Social Vitamin Synthesis Looks Like This.
Several years ago, in collaboration with the magazine and website Psychology Today, I wrote a series of articles on vision and social nutrition – an important emerging area of study. In one, I explored Vitamin I, an idea that has attracted a lot of recent attention in relation to mirror reading.
I recap it here:
You won’t find it on your pharmacist’s shelf, but you can make it yourself with these common ingredients…
A gleeful glance, an admiring eye, a warm look from someone you respect. The gaze of a happy child….
Share, indulge, repeat.
Even if you’ve never thought about Vitamin I, you know the feeling of it: An infusion of energy, a positive chemical spark. Vitamin I is a vital electric nutrient brought on by the kind of eye contact that just feels good.
And is very good for us. In fact, positive eye contacts are the essence of social nourishment, required for optimal human body-mind functioning across the lifespan.
While not often discussed in the medical literature, the healthful aspects of positive visual exchanges are well known. Experiences of attention and acknowledgement are recognized elements in healing. Positive regard is a meaningful therapeutic factor – noticed most in its absence. Kindness, connection, care – all communicated in the blink of a look – convey real physical benefits.
Much research on the links between social eye interactions and health focuses on the hypothalamus and the pituitary gland. Both are activated by what and who comes into our sight-lines in our daily lives, especially the straight-on looks of people we are attracted to.
Neurotransmitters connected with feelings of well-being, like serotonin and dopamine, are linked to receiving positive visuals. So are neuropeptides like oxytocin – central to social recognition, and attachment. Even antibody production in our immune system fluctuates according to who we see.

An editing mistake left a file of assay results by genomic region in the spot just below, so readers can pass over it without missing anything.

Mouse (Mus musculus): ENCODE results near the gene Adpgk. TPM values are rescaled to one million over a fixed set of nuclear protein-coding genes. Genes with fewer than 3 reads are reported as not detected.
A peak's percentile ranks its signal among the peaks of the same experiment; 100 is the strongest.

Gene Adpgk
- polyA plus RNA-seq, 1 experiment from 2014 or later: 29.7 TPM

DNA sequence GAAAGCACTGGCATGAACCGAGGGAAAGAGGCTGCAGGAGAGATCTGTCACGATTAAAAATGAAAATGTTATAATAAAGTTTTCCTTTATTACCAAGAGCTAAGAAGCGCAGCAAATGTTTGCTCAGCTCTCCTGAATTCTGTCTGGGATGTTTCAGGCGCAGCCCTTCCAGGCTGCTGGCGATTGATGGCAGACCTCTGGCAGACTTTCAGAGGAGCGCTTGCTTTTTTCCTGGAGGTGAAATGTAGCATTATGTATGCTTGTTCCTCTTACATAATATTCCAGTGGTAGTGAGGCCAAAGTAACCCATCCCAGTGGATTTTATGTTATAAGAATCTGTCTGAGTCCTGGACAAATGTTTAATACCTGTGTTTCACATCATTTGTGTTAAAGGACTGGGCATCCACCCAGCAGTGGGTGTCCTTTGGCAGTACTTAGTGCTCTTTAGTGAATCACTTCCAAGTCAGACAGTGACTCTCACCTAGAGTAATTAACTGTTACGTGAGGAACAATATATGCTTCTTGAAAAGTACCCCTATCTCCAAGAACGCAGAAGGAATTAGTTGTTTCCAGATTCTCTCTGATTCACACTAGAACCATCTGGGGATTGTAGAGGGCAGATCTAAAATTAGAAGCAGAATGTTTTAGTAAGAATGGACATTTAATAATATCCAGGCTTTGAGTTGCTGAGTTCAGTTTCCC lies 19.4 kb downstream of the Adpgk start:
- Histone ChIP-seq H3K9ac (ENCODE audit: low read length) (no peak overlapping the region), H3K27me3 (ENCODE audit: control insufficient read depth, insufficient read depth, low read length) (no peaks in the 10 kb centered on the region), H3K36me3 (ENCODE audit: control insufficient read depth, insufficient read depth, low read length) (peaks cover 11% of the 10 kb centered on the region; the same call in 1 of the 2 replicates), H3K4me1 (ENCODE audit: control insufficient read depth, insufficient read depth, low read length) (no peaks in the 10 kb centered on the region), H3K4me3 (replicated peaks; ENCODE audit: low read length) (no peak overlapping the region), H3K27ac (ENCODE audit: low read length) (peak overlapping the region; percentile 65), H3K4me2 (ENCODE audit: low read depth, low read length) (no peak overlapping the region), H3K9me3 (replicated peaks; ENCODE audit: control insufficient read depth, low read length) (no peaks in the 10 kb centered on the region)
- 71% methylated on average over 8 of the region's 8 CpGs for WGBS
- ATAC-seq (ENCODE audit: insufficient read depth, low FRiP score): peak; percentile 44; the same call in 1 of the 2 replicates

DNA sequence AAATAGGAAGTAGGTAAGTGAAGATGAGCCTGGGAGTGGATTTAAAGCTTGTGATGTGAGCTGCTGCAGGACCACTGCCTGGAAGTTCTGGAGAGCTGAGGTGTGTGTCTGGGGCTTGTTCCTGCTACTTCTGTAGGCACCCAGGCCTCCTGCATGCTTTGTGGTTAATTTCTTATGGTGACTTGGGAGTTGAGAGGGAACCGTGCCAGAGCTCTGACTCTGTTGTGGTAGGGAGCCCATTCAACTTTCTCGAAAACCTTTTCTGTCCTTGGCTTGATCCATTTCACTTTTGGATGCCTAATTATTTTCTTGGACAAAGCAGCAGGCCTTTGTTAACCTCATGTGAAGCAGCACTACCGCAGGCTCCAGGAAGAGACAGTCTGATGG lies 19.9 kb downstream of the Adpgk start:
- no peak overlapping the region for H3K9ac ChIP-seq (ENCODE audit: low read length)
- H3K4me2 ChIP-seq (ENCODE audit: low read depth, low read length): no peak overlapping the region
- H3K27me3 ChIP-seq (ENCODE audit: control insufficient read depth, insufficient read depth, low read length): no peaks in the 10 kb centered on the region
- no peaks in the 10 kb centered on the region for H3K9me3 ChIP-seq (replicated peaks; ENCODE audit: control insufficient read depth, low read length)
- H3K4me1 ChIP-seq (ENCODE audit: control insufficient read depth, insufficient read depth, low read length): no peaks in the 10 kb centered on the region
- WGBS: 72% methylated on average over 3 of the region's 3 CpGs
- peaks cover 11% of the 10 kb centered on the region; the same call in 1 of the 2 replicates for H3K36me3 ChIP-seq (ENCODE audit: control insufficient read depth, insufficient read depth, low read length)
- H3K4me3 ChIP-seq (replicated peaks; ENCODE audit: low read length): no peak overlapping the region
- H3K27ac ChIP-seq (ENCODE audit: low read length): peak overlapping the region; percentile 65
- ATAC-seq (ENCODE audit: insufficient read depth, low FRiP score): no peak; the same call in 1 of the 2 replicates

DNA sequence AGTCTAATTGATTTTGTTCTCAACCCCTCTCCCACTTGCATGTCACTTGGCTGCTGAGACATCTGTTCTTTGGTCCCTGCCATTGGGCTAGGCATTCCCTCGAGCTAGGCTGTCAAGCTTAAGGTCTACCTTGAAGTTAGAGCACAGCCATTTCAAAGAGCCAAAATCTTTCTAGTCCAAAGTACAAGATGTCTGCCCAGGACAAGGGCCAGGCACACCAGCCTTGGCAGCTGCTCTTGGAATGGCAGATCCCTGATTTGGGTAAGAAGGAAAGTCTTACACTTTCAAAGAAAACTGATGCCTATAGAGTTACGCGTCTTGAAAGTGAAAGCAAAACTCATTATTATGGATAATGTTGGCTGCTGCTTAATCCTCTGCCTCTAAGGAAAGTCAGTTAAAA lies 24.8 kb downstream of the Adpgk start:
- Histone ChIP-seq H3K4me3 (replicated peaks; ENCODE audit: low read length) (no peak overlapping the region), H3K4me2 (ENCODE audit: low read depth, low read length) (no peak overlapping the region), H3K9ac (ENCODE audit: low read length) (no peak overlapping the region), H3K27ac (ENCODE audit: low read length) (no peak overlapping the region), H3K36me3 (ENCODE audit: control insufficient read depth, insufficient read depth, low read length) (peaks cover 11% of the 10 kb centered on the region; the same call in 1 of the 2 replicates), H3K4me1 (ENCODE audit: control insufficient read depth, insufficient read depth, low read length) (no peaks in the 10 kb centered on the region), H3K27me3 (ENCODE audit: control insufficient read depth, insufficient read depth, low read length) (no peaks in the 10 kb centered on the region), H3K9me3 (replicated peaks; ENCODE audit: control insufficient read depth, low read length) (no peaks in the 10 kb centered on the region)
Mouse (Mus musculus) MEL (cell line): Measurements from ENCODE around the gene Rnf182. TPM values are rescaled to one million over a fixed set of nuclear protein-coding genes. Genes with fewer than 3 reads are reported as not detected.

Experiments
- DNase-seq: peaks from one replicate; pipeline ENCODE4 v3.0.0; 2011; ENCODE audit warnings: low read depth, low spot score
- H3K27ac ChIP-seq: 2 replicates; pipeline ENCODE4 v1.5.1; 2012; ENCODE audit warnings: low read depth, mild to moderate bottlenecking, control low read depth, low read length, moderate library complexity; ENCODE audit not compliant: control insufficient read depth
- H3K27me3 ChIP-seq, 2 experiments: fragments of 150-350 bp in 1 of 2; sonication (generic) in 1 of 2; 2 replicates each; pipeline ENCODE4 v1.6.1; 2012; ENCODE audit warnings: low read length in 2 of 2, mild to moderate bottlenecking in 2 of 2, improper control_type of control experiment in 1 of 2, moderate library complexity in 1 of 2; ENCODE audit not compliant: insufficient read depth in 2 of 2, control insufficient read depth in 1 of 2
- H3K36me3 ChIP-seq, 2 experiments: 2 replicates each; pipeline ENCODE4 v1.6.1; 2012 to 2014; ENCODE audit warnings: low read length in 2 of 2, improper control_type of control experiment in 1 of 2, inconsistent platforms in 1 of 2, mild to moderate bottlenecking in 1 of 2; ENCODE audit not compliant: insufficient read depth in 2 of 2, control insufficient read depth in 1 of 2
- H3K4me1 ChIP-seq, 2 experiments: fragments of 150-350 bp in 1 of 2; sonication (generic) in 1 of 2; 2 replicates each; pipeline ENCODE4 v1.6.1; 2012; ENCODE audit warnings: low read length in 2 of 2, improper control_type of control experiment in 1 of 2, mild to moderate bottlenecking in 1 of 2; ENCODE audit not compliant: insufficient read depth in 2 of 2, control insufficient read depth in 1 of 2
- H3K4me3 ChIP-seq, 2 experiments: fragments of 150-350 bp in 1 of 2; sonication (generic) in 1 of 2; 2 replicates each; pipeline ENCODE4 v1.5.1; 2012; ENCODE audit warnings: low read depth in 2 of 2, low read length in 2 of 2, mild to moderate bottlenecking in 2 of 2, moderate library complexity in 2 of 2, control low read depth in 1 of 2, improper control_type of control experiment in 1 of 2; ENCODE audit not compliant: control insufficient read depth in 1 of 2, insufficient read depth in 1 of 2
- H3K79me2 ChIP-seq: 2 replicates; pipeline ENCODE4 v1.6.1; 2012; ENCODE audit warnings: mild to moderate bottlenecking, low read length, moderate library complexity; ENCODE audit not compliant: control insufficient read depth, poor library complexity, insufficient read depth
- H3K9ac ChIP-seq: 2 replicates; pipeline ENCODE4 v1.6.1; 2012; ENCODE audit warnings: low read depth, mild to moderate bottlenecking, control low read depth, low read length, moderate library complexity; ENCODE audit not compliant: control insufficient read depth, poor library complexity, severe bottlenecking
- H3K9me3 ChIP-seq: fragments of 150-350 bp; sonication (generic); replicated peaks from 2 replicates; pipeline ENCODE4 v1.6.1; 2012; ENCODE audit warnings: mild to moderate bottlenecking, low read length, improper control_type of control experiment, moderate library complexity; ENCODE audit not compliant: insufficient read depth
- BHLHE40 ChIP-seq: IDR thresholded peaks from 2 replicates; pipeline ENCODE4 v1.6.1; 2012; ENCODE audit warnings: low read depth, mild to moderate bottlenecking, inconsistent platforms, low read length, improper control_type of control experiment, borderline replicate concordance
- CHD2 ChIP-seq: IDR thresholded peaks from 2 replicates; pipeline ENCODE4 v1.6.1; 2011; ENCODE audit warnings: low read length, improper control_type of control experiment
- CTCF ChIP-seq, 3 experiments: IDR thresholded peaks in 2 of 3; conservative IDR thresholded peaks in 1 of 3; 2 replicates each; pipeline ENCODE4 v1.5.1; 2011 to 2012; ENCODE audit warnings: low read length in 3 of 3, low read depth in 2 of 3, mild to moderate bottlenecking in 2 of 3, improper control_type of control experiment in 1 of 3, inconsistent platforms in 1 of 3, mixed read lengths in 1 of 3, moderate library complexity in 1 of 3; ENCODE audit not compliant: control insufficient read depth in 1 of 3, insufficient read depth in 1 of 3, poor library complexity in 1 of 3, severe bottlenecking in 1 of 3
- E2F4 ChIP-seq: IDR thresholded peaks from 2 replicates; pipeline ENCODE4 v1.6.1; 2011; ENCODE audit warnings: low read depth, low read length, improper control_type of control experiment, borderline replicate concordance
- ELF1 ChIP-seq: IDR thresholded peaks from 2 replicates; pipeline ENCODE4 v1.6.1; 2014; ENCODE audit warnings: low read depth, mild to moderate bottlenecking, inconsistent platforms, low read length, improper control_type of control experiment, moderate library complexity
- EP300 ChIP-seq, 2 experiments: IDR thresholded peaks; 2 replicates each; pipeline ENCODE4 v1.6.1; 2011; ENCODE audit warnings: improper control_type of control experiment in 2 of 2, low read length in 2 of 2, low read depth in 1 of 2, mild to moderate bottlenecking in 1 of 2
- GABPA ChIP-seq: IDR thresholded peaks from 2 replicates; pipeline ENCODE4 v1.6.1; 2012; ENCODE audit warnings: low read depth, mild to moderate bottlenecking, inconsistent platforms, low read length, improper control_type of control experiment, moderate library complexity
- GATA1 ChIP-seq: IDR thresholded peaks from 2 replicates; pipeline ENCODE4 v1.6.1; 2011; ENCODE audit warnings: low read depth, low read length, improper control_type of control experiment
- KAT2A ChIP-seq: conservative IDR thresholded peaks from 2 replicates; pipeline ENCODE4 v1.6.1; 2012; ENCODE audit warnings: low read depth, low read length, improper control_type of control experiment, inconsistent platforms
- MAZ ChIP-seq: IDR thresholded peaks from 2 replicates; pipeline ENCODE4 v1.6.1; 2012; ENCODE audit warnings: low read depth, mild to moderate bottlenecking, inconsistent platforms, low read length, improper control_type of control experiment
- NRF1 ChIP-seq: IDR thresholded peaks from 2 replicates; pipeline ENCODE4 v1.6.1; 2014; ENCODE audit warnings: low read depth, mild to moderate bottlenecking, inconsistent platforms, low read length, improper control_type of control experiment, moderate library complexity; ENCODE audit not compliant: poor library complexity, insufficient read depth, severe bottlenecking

Vitamin I is not nothing. When we share warm looks, whether with a loved one, friend or stranger, we exchange something tangible, though challenging to quantify. Positive eye contact influences healthy antibody production in our immune systems, and stimulates the sympathetic nervous system; it quickens the heart rate and elevates body temperature and sends endorphin surges racing through the brain, soothes…
It’s my guess that Vitamin I is an endogenous element produced by our own bodies in the presence of a catalyst. Much in the same way that sunshine stimulates Vitamin D synthesis, Vitamin I occurs in the presence of positive visuals with others. We synthesize in ourselves, and stimulate it in others, as we share in good looks.
And the link to Mirror Reading?
It turns out that reading reversed books in reflections with kids is a natural source of Vitamin I. When we read face-to-face in the glass, we are more easily able to see each other reading and make positive visual connections. Unlike with conventional books where we are always looking down at the page, when we mirror read, we also look at each other, catch glances, and play with eyes that are open, unguarded and warm.
From there, the magic occurs- eye spies emerge. Children who do not easily connect find it easier to look with others and be visually interactive in a mirror. Kids will watch eyes, read lips to sound out words, and bask in admiring looks as they absorb crucial social nutrients.
Creating and providing opportunities to share some Vitamin I is important for growing minds and bodies. And older ones too! My hypothesis: Social nutrients synthesized during fun eye contacts provide scaffolds for good health in people of all ages….
My prescription: Share a dose.
Please let me know how Vitamin I feels to you.
If you are interested in reading the rest of the article on the Psychology Today website, or viewing the series, please visit here.